Andy Pafko says it came as a big shock when one of his baseball cards--a vintage Topps card from 1952--sold for $83,870 at auction earlier this year.
The former major leaguer ruefully recalled the "boxes of cards" he received from the Topps company in the 1950s but didn't save.
"I just gave the cards to the kids in the neighborhood and they put them in their bicycle spokes. And there went the money--click, click, click," Pafko said.
Now 77, Pafko once played for the Los Angeles Angels of the Pacific Coast League. His major league career included stints with the Chicago Cubs, Brooklyn Dodgers and Milwaukee Braves. He retired in 1959.
Trivia time: Who holds the record for strokes under par at any point in the U.S. Open?
Do it now, Mike: Dan Shaughnessy of the Boston Globe, advising Michael Jordan not to return to the Bulls next season:
"[Jordan] should walk away for good, leaving us with the perfect closing line, like Humphrey Bogart talking about the beginning of a beautiful friendship [with Claude Rains], or Clark Gable not giving a damn.
"Would 'Casablanca' or 'Gone With the Wind' be better movies if the directors had added another scene?"
More Jordan: Mike Littwin in the Rocky Mountain News: "Sometimes, but only occasionally, and rarely since Grantland Rice hung up his typewriter, the sports game will produce heroes in the old sense.
"These heroes live on top of a mountain, beyond the clouds, and usually in mansions with built-in basketball courts. The Greeks--famous for their sportswriters (was not Homer the inspiration for homer?--invented the concept.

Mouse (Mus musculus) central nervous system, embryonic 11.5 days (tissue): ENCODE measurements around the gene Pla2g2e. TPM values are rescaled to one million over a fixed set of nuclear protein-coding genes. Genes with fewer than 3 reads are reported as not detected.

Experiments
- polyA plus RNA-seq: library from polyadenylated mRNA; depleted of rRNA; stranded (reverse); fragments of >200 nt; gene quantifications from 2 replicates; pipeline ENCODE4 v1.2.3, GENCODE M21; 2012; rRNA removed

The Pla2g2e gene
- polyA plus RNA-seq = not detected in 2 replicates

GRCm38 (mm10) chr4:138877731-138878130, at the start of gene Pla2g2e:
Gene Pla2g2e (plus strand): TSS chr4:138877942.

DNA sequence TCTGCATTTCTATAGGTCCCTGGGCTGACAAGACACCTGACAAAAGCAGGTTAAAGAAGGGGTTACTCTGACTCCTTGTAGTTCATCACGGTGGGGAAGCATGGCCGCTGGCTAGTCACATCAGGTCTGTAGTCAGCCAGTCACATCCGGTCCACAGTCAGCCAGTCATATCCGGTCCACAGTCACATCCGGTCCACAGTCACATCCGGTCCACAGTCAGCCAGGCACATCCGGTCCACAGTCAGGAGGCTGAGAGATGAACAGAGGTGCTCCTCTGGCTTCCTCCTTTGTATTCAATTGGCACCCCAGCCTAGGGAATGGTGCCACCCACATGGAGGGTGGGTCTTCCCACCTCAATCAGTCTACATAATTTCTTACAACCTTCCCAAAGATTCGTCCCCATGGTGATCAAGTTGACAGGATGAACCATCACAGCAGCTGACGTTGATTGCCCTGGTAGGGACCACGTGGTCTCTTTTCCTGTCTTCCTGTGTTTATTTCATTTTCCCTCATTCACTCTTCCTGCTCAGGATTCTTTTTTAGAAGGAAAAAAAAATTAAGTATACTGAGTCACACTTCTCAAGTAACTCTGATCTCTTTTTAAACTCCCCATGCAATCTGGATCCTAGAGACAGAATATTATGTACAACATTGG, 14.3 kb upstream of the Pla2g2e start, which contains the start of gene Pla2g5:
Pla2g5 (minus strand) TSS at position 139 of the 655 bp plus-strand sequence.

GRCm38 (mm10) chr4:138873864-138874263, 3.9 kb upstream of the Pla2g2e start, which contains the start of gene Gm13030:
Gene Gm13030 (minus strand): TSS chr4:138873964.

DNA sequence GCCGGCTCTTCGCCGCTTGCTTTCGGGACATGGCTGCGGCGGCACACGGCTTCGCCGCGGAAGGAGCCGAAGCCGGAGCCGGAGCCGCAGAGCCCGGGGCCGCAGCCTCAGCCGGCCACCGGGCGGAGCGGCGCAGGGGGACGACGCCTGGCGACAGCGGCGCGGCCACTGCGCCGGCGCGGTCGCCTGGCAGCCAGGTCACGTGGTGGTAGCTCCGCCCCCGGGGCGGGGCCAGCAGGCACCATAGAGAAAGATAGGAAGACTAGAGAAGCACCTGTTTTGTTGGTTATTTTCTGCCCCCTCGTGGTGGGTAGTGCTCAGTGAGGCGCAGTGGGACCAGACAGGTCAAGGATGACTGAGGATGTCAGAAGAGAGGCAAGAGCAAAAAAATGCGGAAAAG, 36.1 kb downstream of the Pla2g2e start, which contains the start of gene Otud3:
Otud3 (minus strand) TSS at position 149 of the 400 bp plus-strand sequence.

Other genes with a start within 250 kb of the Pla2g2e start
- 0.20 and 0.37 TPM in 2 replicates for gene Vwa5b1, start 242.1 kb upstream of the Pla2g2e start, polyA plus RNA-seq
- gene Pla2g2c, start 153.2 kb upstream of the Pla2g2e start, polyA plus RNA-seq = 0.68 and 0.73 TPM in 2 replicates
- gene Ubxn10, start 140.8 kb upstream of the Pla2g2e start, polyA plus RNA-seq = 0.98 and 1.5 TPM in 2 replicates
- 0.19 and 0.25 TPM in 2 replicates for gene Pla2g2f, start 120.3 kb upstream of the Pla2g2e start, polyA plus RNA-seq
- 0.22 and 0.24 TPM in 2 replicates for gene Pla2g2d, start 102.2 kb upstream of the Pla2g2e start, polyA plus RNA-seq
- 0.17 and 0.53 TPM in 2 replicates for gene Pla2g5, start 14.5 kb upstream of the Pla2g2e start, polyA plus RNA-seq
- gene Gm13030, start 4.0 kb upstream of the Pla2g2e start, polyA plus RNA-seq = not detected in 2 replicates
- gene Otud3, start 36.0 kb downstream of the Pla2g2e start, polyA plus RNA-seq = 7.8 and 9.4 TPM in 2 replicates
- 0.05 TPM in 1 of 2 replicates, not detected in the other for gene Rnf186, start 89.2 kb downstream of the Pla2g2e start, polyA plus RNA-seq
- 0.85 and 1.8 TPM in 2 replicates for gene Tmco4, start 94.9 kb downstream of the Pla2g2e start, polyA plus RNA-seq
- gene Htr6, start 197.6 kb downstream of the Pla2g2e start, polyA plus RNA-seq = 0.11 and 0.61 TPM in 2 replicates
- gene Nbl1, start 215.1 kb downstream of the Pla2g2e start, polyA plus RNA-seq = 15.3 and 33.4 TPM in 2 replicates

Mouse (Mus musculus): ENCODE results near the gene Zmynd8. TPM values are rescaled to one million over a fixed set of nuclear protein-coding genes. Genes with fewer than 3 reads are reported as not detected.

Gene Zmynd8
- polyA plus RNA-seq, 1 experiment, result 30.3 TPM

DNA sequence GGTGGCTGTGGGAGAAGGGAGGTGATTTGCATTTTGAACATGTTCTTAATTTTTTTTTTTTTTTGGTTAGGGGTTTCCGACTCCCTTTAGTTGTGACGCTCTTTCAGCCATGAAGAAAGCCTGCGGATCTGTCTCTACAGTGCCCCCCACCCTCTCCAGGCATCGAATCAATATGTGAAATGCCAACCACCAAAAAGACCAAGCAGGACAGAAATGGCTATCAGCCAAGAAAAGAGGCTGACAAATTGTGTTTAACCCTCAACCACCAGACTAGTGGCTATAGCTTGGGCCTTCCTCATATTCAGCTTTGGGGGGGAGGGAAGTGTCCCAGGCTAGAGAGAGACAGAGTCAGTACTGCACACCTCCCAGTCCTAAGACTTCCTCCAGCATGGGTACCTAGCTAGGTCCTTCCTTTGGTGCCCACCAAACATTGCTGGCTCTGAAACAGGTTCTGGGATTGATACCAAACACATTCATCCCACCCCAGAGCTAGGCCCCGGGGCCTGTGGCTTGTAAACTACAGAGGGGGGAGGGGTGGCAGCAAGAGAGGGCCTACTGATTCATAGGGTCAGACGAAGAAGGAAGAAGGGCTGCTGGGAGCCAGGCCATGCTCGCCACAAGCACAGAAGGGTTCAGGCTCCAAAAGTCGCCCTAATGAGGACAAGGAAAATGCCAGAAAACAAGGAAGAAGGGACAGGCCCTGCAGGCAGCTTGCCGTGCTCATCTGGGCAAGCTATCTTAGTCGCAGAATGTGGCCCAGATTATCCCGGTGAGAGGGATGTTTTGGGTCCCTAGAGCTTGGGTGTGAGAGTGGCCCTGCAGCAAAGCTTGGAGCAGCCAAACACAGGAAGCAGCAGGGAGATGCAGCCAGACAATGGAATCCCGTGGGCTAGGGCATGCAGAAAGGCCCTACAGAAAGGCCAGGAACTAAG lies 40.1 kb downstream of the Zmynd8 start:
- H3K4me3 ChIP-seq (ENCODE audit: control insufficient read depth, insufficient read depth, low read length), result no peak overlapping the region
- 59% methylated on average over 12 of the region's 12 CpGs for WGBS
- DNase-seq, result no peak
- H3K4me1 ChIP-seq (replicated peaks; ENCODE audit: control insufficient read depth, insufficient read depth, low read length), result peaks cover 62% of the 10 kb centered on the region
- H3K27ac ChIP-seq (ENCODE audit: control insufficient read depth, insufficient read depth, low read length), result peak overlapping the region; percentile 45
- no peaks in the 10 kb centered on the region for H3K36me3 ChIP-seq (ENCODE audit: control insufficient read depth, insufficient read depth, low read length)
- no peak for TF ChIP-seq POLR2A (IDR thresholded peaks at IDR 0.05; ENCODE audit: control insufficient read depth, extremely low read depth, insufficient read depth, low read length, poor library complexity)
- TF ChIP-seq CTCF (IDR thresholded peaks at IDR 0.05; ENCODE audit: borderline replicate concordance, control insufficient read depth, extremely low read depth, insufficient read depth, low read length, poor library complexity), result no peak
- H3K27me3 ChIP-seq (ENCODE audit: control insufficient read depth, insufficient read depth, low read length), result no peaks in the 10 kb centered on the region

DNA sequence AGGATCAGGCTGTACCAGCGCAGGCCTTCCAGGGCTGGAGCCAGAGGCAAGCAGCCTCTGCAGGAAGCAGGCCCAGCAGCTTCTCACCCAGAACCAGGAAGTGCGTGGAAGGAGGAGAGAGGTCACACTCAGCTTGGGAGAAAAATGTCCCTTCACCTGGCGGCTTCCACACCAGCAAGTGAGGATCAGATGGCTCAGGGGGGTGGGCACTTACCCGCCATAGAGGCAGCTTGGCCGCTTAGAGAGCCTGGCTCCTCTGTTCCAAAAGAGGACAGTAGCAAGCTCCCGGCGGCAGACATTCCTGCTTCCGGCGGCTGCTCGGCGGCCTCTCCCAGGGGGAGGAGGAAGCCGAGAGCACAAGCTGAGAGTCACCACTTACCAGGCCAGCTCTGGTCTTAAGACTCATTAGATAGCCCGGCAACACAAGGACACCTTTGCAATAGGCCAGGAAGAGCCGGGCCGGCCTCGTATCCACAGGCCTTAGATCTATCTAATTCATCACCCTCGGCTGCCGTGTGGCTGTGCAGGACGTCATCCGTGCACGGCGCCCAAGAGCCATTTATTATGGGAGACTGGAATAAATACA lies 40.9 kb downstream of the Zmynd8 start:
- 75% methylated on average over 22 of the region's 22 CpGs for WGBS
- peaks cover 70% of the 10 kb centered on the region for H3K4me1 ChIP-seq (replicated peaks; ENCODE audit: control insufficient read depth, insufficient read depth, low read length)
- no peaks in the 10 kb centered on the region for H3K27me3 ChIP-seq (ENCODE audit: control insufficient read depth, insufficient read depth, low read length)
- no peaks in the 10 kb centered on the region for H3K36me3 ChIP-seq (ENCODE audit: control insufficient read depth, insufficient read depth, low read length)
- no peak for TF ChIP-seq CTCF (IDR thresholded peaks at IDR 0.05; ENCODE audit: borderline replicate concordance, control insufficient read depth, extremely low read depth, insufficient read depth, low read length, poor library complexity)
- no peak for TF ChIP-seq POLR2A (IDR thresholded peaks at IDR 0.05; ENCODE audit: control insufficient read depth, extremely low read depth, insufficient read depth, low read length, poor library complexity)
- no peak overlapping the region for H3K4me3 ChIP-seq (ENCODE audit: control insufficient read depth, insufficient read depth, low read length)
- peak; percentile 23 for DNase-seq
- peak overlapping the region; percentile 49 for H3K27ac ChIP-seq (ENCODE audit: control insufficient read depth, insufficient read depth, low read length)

"And although no one could quite invent Michael Jordan, I'm guessing Nike, of the Greek-inspired logo, will want to take the credit."
Late reaction: Delegates to the American Medical Assn.'s annual convention criticized Jordan and his Chicago Bull teammates for lighting up cigars to celebrate their sixth NBA championship Sunday.
Where were they when Boston Celtic Coach Red Auerbach lit up a stogie toward the end of every Celtic victory?
Looking back: On this day in 1960, Arnold Palmer shot a closing 65 to beat amateur Jack Nicklaus by two strokes and win the U.S. Open at Cherry Hills Country Club in Denver.
Trivia answer: Gil Morgan, 12, in the third round at Pebble Beach in 1992.
And finally: C.W. Nevius of the San Francisco Chronicle, reminiscing on some holes at the Olympic Club, site of the U.S. Open:
"No. 1, 553-yard par-five. This was the Mac O'Grady hole at the 1987 Open. Playing with Mark McCumber, O'Grady's second shot hit McCumber's caddie, John Freeburn, on the elbow and bounced onto the green. McCumber was furious and lit into O'Grady, but Mac was undisturbed.
"He canned a 25-foot eagle putt.
"No wonder it is such a tough hole. Do you realize how hard it is to hit a caddie's elbow from 225 yards?"